This year’s Craft Brewers Conference, held in Washington, D.C.’s convention center from March 26-29, was the largest ever held. Attendance was 6,400, about a third higher than last year’s Craft Brewer Conference in San Diego. BrewExpo America, the trade show associated with the conference, had 440 vendors, with enough booths to fill an entire city block.
At the keynote session on the 27th, Brewers Association executive director Paul Gatza presented statistics showing that the craft-brewing segment of the beer industry is growing steadily. The Brewers Association reported that there were 2,347 craft breweries in the U.S. in 2012, including 97 “regional craft breweries” producing over 15,000 barrels a year. These craft breweries increased sales by 15 percent over 2011 sales. Vermont continued to have the most craft breweries for its population, with one brewery for every 25,030 residents. The number of breweries in Vermont, Gatza said, was increasing so rapidly that at the current rate, “by 2025, Vermont will have a brewery for every resident.”
Gatza also reported problems that might make conditions for craft brewers worse. Wholesalers have been steadily consolidating, and Anheuser-Busch InBev and MillerCoors have been buying more of them. This consolidation meant that small brewers will have to work harder to get their products on the shelves.
In addition, Gatza said that the Food and Drug Administration (FDA) is working on two sets of regulations that could affect craft brewers. The agency is currently formulating regulations about food served in chain restaurants that could impose onerous reporting requirements on any brewer that sells to a restaurant chain—unless the FDA exempts alcohol from the regulations. The FDA is also preparing spent grain regulations that could make it far harder for brewers to dispose of spent grains than in the past.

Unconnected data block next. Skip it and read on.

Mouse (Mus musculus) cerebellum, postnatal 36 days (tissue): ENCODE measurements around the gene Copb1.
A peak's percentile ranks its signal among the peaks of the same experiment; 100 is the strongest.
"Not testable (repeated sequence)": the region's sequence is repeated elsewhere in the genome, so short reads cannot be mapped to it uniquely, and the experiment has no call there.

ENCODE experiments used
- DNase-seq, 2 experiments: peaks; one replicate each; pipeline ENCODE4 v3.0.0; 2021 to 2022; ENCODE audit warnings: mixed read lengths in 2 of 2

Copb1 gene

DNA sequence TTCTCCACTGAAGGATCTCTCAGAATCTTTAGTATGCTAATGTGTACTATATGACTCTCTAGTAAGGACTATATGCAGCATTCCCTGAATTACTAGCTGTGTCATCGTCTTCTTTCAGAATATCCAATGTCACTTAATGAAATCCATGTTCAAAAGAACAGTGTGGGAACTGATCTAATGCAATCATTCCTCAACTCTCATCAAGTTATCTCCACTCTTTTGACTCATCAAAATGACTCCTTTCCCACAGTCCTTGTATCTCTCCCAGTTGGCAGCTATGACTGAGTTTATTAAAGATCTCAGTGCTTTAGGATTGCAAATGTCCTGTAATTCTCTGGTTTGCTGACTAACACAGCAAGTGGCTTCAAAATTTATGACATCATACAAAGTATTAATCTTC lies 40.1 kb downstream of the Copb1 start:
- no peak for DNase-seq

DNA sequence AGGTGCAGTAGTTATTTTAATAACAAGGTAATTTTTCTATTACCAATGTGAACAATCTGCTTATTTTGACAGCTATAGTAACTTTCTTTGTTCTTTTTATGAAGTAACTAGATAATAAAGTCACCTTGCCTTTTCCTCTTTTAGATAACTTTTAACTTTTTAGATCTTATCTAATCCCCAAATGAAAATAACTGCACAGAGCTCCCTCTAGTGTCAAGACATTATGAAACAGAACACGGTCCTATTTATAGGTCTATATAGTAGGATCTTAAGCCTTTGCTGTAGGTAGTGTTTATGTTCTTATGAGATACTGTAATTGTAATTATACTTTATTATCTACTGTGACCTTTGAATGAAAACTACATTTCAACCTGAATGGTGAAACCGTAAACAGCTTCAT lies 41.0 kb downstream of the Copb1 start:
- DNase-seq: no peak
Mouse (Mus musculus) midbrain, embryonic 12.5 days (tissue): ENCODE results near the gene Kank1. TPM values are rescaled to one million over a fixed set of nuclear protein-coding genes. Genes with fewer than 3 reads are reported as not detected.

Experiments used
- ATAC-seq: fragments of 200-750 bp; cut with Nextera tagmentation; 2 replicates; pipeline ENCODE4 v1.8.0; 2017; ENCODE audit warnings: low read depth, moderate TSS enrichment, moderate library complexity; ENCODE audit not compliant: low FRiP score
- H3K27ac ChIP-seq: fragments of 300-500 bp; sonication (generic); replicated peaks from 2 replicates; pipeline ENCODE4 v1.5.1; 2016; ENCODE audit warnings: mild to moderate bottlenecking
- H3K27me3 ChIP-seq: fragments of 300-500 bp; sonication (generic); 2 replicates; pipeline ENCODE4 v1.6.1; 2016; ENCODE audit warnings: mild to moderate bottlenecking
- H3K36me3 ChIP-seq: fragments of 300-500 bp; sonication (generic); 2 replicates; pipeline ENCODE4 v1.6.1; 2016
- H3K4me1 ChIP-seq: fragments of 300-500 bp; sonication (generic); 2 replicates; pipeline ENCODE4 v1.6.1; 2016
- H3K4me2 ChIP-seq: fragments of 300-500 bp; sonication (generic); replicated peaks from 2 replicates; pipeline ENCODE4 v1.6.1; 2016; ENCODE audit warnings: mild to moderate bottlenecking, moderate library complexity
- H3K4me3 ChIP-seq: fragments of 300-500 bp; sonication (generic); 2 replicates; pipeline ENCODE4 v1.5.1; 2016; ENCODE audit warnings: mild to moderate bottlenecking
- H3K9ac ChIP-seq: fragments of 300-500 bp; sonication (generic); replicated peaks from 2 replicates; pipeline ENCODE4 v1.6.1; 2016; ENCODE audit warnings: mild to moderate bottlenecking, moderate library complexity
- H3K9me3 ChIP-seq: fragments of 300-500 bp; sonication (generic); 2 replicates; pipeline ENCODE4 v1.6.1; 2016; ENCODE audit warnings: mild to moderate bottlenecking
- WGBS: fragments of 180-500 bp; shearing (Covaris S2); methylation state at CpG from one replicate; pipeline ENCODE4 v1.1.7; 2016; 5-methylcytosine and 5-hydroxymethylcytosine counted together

At one presentation, Nielsen vice-president Danny Brager discussed survey research data the company had collected about how and where people buy beer. According to Nielsen, the younger you are, the more likely you are to buy craft beer. People born after 1964 were 28 percent more likely to buy craft beer than the average, while “pre-Boomers” born before 1946 buy craft beer about half as much as the average beer drinker. Baby Boomers think craft beer is a treat they try on special occasions, while Millennials born after 1980 were more likely to buy seasonal beers and local brews. The top three craft beer markets are in San Francisco, Portland, and Seattle, but the three fastest growing markets are Louisville, Memphis, and the Tampa Bay area. (Nielsen, however, doesn’t report in ten states with government-run liquor stores or with other restrictions that prevent them from collecting data on beer sales.)
BeerExpo America had vendors for every conceivable aspect of the beer industry—and if you were tired of beer, Burleson’s Honey of Waxahachie, Texas would happily sell you honey and the British soda maker Fentiman’s offered its full range of craft sodas, which are made in the U.S. by The Lion under contract.
Some vendors had new products specifically for the beer lover. The printing company Quad/Graphics unveiled new beer cartons with “interactive print applications” that can be scanned by smartphones. The one on display was for Sprecher’s barrel-aged root beer, providing consumers with a little comedy skit about how the root beer was made. Other applications, Quad/Graphics says, could provide customers with coupons or other useful information.
The German glassmaker Spiegelau unveiled new beer glasses especially designed for Sierra Nevada and Dogfish Head. Spiegelau held a session with brewers from the two companies at last year’s Craft Brewers Conference holding. They then held a second session onsite, further refining choices to come up with a glass designed to enhance the aroma and flavor of Sierra Nevada’s hefeweizen and Dogfish Head’s pale ales. The two new glasses will be sold on Sierra Nevada and Dogfish Head’s websites beginning in May, with Spiegelau offering more generic versions at a later date.
Next year’s Craft Brewers Conference will be held in April in Denver.
Martin Morse Wooster is a writer for Mid-Atlantic Brewing News.
Leave a Reply